Henshaw spent a week with Jim collecting evidence, pretending to build a case. They finally hit paydirt on the night that the super-storm rolled in. But it was Henshaw that betrayed him, having been working for Sionis the whole time. When Jim emerged from the river, confused at how he had survived, and why Henshaw would spend a week pretending to work with him to find evidence against their fellow officers if he wasn't going to use it.
He found Henshaw at the precinct, planting the seeds for the discovery of Jim's "suicide," but that plan went awry when Jim appeared, alive and well, and punched him in the face. Jim placed him under arrest, but the other officers turned on him. Fortunately, Jim had a plan. He had broken into the Henshaw's apartment, and discovered the files containing all of the evidence he had collected against the other officers as an insurance policy against turning on him. Since Jim had it, he could bring them all down. Unfortunately Laney had pulled his gun on his partner, and it was only the swift action of Harvey Bullock that saved Jim's life. Despite the fact that the criminals were still running wild after turning off the power, and that the GCPD would be short-staffed significantly - nearly a dozen corrupt officers were removed from duty that day.
Sionis escaped in the meantime, becoming the Black Mask, and ensuring that all of the police on his payroll were killed, including Laney and Henshaw. Henshaw's death drew the Commissioner out of his office, and Jim could see in his eyes that he hadn't known about Henshaw's corruption - but that he was inwardly conflicted about just how corrupt he had allowed his department to become. Jim promised himself that he would never give up fighting the good fight, to keep control of Gotham - and its police.
Afterwards, Jim couldn't help but return to the scene of the crime, where his plan to take down Sionis had gone wrong. He had used a flashlight that his daughter Barbara had given him for Christmas as a signal for his Henshaw to move in on Sionis, and in the scuffle, it had been broken beyond repair. His signal, though, had not gone unnoticed. When he fell, that night, from the bridge, it was the Batman who saved his life.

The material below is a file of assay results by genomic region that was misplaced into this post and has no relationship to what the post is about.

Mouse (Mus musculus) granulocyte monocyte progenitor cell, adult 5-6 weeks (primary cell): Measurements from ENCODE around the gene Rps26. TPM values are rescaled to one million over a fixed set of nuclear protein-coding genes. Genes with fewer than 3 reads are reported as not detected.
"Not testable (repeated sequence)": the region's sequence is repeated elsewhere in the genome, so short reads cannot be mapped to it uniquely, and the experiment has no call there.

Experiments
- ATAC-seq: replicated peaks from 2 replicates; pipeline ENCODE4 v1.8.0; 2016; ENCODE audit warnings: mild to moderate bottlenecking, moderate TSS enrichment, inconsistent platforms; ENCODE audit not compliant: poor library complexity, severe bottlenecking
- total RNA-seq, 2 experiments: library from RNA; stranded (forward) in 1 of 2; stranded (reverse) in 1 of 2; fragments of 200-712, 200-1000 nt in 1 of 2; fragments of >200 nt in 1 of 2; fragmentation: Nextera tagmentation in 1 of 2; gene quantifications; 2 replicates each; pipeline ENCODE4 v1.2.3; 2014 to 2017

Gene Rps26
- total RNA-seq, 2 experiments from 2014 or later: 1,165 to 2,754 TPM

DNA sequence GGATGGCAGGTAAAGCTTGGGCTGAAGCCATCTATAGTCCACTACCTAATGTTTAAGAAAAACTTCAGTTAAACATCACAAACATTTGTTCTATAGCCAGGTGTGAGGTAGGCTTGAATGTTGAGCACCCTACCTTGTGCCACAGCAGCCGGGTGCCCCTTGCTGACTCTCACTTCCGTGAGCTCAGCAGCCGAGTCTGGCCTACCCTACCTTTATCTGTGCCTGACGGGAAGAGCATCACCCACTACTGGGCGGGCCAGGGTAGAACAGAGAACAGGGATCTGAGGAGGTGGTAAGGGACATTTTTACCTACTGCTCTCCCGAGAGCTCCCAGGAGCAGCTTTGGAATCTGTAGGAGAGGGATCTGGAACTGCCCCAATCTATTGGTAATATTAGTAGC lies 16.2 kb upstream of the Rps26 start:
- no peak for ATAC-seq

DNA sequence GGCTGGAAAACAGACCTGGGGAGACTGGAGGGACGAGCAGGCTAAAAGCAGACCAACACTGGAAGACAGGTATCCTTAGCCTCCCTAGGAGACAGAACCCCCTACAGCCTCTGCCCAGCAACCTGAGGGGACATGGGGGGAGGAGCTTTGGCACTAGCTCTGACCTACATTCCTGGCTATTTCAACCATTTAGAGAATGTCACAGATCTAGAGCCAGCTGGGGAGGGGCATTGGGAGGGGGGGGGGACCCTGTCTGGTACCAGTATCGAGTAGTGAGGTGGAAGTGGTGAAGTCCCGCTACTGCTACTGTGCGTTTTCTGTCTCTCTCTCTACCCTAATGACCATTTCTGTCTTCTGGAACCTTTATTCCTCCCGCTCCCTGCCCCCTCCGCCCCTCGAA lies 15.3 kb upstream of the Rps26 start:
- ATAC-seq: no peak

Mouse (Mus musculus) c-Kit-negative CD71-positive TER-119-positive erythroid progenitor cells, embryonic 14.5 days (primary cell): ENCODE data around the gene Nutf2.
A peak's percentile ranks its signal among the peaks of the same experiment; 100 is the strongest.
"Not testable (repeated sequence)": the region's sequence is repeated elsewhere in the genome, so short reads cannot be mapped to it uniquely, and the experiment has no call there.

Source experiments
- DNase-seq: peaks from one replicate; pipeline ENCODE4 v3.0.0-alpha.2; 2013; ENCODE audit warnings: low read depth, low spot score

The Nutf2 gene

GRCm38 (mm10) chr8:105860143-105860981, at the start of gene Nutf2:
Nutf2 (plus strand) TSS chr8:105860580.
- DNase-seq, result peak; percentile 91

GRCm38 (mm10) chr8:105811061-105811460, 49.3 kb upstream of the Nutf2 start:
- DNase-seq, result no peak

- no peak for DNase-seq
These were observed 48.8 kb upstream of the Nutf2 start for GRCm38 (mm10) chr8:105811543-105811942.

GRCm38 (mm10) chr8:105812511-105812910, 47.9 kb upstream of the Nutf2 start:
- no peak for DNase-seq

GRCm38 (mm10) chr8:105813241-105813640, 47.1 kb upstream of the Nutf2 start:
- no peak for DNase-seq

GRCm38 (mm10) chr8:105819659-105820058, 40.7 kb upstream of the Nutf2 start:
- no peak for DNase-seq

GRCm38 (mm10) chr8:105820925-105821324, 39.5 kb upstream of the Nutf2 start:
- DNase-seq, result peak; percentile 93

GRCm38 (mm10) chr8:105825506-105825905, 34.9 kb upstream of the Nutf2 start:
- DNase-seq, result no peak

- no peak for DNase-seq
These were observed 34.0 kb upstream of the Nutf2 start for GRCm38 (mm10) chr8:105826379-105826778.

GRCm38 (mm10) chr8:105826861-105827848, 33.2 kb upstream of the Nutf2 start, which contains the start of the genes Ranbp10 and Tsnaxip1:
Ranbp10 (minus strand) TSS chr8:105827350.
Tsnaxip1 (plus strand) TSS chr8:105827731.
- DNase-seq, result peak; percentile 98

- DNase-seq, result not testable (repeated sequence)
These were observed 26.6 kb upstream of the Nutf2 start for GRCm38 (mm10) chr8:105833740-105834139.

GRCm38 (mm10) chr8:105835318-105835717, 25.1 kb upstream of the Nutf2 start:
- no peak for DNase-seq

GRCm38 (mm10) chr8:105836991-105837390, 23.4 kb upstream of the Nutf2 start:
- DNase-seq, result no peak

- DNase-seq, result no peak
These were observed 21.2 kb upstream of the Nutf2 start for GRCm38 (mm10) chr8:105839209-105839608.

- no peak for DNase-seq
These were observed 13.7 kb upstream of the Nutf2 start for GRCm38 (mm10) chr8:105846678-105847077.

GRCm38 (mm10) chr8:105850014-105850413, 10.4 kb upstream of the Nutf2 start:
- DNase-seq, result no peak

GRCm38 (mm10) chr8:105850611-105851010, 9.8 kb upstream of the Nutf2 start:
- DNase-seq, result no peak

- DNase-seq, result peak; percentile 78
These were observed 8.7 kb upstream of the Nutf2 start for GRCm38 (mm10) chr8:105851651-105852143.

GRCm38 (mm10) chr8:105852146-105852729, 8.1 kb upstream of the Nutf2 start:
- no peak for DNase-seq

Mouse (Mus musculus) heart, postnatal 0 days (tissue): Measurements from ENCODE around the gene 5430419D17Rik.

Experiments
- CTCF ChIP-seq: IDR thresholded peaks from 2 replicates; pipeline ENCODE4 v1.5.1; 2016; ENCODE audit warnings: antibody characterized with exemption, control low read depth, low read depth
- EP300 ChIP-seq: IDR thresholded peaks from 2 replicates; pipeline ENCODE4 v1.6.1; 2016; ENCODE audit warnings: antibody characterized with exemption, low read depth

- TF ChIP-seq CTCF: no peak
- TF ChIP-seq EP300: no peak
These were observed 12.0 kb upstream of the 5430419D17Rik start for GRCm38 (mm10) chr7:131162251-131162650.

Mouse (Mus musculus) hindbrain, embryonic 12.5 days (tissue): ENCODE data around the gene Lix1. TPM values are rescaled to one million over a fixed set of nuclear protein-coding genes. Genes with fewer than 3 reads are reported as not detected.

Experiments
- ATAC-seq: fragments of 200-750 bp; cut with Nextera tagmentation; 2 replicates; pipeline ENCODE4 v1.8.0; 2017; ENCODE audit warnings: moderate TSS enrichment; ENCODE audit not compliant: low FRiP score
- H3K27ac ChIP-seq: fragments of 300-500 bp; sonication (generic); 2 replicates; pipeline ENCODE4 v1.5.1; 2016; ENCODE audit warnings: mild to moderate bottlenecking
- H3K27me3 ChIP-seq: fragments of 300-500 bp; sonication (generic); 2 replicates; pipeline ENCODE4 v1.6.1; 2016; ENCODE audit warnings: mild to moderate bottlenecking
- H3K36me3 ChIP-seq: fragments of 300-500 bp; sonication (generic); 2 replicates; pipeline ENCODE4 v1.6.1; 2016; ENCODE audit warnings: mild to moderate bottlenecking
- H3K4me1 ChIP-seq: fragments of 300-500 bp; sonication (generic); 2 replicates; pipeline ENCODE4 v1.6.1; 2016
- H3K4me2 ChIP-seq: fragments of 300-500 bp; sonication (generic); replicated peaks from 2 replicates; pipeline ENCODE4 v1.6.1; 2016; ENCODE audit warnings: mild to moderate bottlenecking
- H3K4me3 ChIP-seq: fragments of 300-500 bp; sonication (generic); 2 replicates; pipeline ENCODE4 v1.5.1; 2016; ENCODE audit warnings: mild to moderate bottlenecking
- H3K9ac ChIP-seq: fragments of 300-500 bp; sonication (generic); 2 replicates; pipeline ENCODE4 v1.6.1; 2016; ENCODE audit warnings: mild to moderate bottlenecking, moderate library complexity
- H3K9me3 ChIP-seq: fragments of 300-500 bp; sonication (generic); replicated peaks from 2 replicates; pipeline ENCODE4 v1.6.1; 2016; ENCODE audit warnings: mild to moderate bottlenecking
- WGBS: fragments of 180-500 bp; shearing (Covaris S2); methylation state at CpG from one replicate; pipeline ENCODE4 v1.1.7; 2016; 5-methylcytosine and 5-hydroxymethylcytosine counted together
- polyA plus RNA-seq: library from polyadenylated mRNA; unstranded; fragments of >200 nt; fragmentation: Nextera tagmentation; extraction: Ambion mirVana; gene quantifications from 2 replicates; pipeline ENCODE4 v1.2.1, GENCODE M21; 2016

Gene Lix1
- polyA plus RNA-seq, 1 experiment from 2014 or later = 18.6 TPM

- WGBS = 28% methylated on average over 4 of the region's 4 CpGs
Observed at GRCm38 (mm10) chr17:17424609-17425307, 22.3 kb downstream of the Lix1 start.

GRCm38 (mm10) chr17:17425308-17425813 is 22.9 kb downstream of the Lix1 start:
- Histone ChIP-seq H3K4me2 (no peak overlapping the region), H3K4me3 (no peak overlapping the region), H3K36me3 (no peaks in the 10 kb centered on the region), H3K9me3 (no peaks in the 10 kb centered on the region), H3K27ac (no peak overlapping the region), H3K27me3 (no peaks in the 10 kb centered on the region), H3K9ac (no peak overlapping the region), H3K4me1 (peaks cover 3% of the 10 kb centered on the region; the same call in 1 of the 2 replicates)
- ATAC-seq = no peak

Perhaps this meant that his fight for justice in Gotham was not being fought by him alone. And perhaps, if he ever needed help again, it would be fitting to get a bigger flashlight.
Appearing in "Troubled Waters"
- Officer Henry Wallace
- Officer Cardante
- Francine Langstrom (Behind the scenes)
- Batman (Cameo)
Synopsis for "Troubled Waters"
Today, Commissioner Jim Gordon and Officer Henry Wallace are called to investigate an apparent suicide from the New Trigate Bridge, but the Commissioner is unconvinced that it is a genuine suicide. Witnesses had heard the sound of hundreds of flapping wings as the body was torn to pieces in the air. It was nothing but a skeleton, by the time the victim hit the ground.
Wallace had been injured while cordoning off the scene, as he had spotted Kirk Langstrom in the assembled crowd - apparently in bad shape. Langstrom had been raving that a woman had done it, and that it was his responsibility to stop her. Wallace had decided it would be a good idea to take Langstrom into custody when he suddenly transformed into a giant man-bat and clawed at the officer's face before flying away. Concerned at this news, Jim has Wallace come back with him to the GCPD Headquarters' roof to get some help.
- No special notes.
- No trivia.
- Write your own review of this comic!
- Discuss Detective Comics Vol 2 25 on the forums
- Cover gallery for the Detective Comics series
- Images from Detective Comics Vol 2 25
Links and References
- No external links.